callback functions

Fluent Interfaces in JavaScript

Fluent interfaces provide a set of chained methods to manipulate a value in an object. It can help turn complex operations involving many steps into a relatively straightforward set of operations while providing a lot of flexibility. Many libraries like jQuery, Mongo DB and so on use this. To demonstrate, here is a simple string manipulator:

function Formatter(message) {
  const self = this;

  self.value = message;
  self.lastAction = function() {};

  const wrap = function(callback) {
    return function() {
      const argsAsArray = [].slice.call(arguments);
      callback.apply(self, argsAsArray);
      self.lastAction = callback.bind(callback, argsAsArray);

      return self;
    }
  }

  self.prefix = wrap(function(prefix) {
    self.value = prefix + self.value;
  });

  self.suffix = wrap(function(suffix) {
    self.value += suffix;
  });

  this.times = wrap(function(times) {
    // -1 since the action has already been done once
    for (let i = 0; i < times - 1; i += 1) {
      self.lastAction();
    }
  });
};

const value = new Formatter('My exciting sentence')
  .suffix('!')
  .times(5)
  .prefix('[')
  .suffix(']')
  .value
console.log(value);
// [My exciting sentence!!!!!]

It is important to use a wrapper function, so that further functions do not accidentally lack self returns due to copy and pasting errors.

Github Location: https://github.com/Jacob-Friesen/obscurejs/blob/master/2017/fluentInterface.js

anonymous asked:

Can you tell us more about baby Jon please? And maybe baby Abby?

Five year old Elaine was very proud of being allowed to hold baby Jonny and carry him around and hold his bottle while he ate. He was way better than her baby dolls. She used to get a little sulky when her turn to hold him was over.

Baby Jonny did not like sink baths. He would wail when you lowered him into the sink, and then after you’d rocked him in the nice warm water for a little while, he would narrow his eyes at you with his little fingers curled into claws until you were done washclothing and rinsing. “That glare is actually really creepy,” Thea said the first time she bathed him. He was only happy again once you’d wrapped him in a towel and put him on your shoulder.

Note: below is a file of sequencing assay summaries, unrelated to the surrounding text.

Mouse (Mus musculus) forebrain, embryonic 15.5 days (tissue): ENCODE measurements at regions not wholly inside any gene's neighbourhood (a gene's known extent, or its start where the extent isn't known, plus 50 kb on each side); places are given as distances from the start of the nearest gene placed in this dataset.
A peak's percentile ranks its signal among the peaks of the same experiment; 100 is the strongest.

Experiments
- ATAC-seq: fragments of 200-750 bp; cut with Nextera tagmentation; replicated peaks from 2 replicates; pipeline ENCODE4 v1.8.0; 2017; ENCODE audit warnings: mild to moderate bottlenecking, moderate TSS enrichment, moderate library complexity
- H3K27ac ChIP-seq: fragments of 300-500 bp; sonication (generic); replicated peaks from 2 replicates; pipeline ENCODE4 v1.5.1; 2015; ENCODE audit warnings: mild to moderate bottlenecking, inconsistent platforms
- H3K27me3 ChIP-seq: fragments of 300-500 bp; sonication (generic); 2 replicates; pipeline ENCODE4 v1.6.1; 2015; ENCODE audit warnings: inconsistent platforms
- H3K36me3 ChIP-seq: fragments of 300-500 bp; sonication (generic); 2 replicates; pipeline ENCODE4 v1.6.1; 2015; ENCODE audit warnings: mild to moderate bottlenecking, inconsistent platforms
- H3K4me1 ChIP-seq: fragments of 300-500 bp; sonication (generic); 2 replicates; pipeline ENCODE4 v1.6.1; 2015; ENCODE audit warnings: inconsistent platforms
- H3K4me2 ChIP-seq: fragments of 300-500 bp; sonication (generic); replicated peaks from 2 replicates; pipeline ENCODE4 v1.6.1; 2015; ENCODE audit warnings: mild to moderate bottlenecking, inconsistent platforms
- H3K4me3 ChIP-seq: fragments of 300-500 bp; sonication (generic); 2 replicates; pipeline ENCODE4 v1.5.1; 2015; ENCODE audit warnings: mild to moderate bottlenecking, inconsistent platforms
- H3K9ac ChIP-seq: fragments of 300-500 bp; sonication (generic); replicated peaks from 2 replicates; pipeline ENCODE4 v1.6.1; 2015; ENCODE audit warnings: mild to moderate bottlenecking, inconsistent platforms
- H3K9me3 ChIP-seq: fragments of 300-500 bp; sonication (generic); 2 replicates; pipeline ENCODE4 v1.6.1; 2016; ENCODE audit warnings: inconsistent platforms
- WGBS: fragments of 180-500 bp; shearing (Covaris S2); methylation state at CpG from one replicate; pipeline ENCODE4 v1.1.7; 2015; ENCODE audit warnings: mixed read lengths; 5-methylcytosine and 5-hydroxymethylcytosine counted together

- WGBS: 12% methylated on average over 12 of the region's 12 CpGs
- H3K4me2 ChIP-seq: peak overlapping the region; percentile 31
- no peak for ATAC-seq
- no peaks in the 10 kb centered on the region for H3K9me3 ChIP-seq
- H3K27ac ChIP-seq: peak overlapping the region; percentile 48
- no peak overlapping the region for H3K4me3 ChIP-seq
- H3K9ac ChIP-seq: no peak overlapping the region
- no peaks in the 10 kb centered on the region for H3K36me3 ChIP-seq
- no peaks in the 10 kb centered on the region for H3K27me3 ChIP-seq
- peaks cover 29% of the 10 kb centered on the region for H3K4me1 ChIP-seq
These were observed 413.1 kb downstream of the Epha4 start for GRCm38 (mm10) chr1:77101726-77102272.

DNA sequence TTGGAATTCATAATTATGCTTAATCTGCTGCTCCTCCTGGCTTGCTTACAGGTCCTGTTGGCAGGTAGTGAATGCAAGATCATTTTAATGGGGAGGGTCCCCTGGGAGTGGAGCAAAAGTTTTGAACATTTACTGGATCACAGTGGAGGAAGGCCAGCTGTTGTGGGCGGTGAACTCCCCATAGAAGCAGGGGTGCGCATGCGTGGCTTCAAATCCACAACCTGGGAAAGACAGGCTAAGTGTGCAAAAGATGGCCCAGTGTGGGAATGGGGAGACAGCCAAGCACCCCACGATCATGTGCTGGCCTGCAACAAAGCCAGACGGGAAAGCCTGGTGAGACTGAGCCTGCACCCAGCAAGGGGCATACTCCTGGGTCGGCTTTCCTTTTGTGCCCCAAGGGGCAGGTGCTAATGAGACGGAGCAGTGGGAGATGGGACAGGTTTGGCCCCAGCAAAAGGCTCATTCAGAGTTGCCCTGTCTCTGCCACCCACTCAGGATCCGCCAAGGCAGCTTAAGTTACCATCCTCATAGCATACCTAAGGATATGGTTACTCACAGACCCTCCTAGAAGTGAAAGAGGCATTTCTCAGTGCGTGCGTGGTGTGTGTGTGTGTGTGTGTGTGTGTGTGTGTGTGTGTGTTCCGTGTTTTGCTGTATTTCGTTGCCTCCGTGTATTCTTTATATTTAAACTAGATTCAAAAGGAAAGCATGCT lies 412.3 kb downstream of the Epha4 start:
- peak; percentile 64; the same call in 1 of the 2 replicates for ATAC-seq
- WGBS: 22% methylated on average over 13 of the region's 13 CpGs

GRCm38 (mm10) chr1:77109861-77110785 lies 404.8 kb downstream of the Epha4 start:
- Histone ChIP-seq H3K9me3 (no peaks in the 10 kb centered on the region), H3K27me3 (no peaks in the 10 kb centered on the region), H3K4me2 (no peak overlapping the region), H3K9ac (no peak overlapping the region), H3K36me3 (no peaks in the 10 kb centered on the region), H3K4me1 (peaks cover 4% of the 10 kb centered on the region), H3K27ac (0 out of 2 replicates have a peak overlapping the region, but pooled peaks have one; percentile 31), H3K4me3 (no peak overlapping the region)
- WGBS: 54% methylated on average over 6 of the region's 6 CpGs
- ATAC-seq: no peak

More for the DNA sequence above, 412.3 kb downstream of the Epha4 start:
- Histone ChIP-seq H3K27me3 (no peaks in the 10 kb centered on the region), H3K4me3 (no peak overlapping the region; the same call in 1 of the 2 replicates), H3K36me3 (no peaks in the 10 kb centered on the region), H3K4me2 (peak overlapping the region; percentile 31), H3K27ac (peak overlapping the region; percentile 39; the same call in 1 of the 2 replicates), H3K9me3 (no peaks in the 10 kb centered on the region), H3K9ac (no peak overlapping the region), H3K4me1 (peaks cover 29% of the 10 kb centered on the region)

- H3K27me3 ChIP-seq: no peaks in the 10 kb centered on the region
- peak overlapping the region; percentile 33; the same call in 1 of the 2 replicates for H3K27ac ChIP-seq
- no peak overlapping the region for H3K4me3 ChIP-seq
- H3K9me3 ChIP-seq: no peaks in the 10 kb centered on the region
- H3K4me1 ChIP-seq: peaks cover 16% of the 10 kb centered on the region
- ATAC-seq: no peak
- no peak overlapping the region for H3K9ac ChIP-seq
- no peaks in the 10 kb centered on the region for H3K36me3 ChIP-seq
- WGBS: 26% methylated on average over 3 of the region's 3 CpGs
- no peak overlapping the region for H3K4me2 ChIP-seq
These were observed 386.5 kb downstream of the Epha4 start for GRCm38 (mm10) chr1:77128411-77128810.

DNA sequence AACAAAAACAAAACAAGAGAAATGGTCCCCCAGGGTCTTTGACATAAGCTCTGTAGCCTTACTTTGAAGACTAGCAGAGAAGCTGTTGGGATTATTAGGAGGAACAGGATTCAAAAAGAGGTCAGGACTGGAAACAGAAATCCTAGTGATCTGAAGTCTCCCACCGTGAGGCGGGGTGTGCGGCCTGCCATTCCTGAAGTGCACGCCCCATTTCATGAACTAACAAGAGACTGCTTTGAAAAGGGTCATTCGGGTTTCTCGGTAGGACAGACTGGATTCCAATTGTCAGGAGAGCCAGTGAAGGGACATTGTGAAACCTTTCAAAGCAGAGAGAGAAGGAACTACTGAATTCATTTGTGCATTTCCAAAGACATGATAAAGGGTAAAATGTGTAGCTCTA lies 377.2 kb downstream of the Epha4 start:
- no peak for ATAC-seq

He babbled a lot before he started talking. Just happily ah-bah-bah-ing away and blowing raspberries. Felicity used to hold up the other end of the conversation with perfect equanimity.

Like, ah-bah-guh, and she’d say, “Of course I reached first for lodash, which - oooh, yes, my smart little man, it has a remove tool! And it was mutable! Yay!”

Babbledee bab bab babble.

“I could just pass in the array and get the second element removed.”

Babble bah?

“Right, but that’s actually a problem when you’re looping over the array while mutating it, see?”

Raspberry.

“Mm-hmm. It takes two arguments: the array, and a callback function.”

Their conversations got significantly less technical when he started using actual words.

Baby Abby liked music, and a standard way of quieting her down was to pace the hall and sing to her. Oliver is not now and never has been even a little bit of a singer, but oh god anything to make her stop crying. One night, sleep-deprived and frazzled, literally the only song he could think of was…

“And I swear it’s the last time, and I swear it’s my last try, and we’ll walk in circles around this whole block, walk on the cracks of the same old sidewalks. Then we’ll talk about leavin’ town, yeah, we’ll talk about leavin’, I swear it’s the last time, and I - ”

“Oliver.” Felicity stood there in a nightgown, deep circles under her eyes, and squinted at him. “Look What Happened? Really?”

“You said sing,” he said, hiking her higher on his shoulder as she did that little hiccuping cry that threatened to turn into full-on wails again. “It’s a song. Okay?”

Set in JavaScript

Sets allow you store unique values. So instead of filtering lists for duplicates, items can just be inserted into a set then extracted from. For example, to unify to sets of asynchronous data with no duplicates: